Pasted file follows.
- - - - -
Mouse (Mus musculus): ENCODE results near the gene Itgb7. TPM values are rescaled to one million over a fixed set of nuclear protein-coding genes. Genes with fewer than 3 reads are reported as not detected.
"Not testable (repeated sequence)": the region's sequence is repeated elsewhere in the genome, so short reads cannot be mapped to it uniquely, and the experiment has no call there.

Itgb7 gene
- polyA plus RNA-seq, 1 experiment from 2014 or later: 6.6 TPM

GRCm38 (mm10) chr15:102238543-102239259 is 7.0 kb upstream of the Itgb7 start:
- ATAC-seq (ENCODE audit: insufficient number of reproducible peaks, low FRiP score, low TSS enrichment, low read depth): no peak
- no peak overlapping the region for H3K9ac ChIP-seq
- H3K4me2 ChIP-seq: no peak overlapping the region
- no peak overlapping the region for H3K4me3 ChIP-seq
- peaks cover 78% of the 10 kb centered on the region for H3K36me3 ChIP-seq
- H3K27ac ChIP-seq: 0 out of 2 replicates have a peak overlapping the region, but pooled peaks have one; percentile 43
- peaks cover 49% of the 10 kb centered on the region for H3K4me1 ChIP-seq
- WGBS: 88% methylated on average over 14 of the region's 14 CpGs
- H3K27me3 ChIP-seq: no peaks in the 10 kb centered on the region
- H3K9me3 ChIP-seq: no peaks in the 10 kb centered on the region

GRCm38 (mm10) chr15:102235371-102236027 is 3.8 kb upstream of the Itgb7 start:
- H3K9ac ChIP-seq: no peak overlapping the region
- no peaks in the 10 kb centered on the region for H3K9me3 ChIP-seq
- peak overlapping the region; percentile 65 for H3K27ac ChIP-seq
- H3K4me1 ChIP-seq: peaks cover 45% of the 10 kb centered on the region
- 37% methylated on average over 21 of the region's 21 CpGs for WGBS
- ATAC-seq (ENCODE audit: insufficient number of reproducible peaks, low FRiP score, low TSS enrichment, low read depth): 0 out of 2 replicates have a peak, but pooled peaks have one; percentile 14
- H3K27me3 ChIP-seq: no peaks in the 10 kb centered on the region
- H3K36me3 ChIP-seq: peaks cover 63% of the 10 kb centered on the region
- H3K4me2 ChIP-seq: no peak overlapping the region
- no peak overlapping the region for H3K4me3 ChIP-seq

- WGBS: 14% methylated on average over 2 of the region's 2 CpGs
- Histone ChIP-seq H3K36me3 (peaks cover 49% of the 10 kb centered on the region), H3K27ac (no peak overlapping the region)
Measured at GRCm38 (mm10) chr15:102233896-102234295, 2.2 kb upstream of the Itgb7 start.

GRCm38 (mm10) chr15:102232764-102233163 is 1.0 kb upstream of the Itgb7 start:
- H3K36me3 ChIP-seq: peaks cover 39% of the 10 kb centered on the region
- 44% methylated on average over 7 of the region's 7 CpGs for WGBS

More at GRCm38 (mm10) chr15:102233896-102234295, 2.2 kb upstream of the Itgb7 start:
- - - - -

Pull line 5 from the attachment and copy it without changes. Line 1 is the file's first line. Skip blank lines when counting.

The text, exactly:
GRCm38 (mm10) chr15:102238543-102239259 is 7.0 kb upstream of the Itgb7 start: